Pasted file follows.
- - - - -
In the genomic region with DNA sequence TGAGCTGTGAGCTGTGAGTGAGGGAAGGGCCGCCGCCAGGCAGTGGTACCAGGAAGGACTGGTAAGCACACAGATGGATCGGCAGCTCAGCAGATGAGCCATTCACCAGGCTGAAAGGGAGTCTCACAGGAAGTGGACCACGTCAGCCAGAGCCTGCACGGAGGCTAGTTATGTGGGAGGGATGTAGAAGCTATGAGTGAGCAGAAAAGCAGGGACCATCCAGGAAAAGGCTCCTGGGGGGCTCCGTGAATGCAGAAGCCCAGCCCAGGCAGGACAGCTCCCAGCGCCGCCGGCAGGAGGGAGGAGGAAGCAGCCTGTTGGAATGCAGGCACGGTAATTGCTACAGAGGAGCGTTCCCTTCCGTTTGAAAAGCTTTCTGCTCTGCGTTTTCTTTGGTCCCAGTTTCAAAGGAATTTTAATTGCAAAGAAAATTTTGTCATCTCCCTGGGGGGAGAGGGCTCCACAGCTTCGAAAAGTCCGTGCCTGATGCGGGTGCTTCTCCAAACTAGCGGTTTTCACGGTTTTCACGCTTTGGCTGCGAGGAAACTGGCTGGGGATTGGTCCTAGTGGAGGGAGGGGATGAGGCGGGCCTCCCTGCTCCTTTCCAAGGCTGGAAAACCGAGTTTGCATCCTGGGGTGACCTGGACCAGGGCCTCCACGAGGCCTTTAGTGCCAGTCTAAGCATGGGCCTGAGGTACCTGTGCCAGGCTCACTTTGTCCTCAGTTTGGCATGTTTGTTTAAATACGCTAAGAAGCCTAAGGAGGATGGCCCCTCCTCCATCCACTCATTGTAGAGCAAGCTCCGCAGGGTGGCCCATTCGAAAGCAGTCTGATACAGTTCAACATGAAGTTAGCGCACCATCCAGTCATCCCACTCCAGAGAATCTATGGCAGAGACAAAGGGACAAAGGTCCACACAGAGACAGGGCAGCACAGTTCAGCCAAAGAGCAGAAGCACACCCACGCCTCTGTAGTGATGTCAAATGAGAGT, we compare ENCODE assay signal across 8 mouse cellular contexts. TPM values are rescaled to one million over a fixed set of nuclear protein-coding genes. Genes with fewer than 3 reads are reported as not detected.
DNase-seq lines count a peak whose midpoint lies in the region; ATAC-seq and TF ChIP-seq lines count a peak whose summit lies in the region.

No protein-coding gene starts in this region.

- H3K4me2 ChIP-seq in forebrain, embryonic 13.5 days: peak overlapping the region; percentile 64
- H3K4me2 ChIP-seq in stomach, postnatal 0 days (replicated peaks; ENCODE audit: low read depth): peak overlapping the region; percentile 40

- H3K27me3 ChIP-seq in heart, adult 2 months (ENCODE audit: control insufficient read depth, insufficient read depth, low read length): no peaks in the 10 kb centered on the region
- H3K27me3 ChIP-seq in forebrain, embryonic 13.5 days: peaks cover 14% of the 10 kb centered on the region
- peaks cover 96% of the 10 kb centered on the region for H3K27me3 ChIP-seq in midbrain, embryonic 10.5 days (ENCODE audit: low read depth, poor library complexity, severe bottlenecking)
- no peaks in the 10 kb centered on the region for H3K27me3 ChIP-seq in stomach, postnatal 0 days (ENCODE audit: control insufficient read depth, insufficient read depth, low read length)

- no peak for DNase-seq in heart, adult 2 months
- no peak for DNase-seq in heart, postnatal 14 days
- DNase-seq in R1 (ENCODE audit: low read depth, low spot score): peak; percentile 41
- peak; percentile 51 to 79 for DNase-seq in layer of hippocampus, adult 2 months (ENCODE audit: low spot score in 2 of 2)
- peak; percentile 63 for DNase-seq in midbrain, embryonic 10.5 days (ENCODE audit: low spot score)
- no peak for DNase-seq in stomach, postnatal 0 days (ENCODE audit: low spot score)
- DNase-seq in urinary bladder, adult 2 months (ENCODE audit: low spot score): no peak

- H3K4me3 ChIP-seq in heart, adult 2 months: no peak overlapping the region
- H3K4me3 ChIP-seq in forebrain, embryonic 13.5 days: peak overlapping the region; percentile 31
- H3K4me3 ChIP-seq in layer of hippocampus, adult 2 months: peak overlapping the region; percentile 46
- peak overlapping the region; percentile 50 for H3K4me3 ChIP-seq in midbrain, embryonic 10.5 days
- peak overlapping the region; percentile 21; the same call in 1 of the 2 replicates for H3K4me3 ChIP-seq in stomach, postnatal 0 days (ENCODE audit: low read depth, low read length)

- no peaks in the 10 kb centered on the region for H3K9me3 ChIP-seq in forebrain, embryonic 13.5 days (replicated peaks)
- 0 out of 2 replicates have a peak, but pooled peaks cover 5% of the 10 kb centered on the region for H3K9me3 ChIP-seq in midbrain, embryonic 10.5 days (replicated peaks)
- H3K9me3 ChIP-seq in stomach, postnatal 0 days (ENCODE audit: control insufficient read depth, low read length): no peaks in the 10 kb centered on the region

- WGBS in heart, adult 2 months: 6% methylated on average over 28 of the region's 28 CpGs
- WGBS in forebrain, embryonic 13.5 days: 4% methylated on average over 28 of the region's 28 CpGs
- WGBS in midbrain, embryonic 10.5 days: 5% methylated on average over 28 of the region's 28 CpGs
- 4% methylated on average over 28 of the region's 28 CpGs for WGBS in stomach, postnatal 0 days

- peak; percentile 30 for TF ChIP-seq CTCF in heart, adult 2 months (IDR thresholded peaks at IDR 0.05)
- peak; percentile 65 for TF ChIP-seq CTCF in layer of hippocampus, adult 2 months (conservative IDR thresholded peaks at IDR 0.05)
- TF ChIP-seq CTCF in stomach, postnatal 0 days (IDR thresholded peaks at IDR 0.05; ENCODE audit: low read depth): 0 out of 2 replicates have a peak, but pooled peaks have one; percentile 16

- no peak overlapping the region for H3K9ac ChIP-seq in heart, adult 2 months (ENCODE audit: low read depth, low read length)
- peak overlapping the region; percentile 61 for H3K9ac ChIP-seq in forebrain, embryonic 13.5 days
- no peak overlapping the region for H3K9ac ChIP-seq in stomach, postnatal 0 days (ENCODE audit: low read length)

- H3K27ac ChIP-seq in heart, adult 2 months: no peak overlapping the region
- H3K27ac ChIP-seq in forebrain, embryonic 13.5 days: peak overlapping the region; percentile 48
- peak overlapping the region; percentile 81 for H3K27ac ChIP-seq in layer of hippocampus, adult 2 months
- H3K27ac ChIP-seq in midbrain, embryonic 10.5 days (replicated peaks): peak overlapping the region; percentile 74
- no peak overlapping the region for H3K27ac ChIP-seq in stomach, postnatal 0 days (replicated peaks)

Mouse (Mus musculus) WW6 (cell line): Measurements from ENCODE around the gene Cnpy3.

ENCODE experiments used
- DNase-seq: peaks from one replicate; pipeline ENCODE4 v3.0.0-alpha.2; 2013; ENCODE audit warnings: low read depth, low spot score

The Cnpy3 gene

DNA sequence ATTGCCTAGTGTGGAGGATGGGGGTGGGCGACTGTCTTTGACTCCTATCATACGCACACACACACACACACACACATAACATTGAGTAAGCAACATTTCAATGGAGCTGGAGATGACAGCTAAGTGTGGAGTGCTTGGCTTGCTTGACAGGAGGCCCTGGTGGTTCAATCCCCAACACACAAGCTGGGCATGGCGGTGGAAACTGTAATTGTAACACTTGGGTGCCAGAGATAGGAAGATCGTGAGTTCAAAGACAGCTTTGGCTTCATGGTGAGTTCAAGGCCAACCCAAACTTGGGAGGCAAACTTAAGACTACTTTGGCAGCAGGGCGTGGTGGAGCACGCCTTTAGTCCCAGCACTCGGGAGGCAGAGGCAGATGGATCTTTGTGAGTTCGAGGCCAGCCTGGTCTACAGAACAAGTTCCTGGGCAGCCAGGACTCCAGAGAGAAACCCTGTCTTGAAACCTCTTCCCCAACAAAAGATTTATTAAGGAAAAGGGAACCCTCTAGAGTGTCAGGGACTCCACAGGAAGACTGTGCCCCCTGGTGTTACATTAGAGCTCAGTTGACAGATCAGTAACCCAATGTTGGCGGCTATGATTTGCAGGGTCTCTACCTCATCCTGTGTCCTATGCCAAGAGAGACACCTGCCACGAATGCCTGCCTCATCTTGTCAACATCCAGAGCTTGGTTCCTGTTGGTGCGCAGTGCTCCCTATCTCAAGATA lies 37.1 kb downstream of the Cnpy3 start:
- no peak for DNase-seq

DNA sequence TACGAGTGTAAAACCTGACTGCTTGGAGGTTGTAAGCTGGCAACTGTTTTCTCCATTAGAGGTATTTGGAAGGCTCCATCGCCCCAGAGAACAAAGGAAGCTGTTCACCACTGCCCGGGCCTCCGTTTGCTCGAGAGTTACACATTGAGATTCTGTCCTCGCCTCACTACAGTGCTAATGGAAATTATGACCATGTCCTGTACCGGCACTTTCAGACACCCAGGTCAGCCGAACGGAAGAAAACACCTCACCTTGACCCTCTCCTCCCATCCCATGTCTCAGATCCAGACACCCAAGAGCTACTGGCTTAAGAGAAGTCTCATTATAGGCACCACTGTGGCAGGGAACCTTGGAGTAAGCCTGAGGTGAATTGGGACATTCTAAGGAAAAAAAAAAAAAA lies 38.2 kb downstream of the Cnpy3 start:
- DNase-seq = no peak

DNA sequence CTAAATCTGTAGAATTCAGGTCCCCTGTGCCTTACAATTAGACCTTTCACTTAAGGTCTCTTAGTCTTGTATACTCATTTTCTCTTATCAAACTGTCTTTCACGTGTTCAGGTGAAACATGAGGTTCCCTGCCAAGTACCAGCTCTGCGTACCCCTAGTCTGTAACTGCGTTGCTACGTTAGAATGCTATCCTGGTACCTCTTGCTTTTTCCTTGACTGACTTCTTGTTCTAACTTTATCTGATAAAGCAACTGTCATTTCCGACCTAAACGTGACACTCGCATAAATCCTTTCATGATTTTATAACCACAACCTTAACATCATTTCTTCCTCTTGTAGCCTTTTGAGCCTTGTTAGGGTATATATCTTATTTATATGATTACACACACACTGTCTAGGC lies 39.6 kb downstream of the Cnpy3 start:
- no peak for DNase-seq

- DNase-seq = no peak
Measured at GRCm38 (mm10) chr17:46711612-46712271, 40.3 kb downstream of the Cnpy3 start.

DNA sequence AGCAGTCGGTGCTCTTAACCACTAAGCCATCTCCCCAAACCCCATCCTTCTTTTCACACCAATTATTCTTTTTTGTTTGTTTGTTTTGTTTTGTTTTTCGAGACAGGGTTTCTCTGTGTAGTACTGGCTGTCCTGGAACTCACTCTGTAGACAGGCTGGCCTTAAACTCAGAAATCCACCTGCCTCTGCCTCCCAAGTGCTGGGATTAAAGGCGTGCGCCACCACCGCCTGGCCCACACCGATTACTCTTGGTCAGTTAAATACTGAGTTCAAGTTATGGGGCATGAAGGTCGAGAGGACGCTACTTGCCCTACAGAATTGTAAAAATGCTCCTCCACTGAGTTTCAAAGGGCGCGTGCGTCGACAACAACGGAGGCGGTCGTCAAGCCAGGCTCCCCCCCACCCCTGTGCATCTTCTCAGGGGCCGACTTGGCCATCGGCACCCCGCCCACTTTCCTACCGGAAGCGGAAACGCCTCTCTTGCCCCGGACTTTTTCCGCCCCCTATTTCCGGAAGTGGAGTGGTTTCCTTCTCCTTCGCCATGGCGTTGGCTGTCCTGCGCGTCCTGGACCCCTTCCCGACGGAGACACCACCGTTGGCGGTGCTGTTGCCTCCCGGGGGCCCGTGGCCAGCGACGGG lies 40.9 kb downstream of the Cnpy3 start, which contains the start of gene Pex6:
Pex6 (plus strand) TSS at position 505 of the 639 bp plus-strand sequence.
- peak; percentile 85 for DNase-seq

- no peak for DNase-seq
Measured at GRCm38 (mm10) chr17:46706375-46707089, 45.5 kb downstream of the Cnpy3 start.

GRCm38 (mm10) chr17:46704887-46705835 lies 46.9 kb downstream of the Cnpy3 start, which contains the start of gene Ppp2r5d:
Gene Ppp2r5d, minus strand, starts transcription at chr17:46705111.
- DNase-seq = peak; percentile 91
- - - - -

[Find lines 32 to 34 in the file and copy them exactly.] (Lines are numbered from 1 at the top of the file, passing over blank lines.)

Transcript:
- no peak overlapping the region for H3K9ac ChIP-seq in heart, adult 2 months (ENCODE audit: low read depth, low read length)
- peak overlapping the region; percentile 61 for H3K9ac ChIP-seq in forebrain, embryonic 13.5 days
- no peak overlapping the region for H3K9ac ChIP-seq in stomach, postnatal 0 days (ENCODE audit: low read length)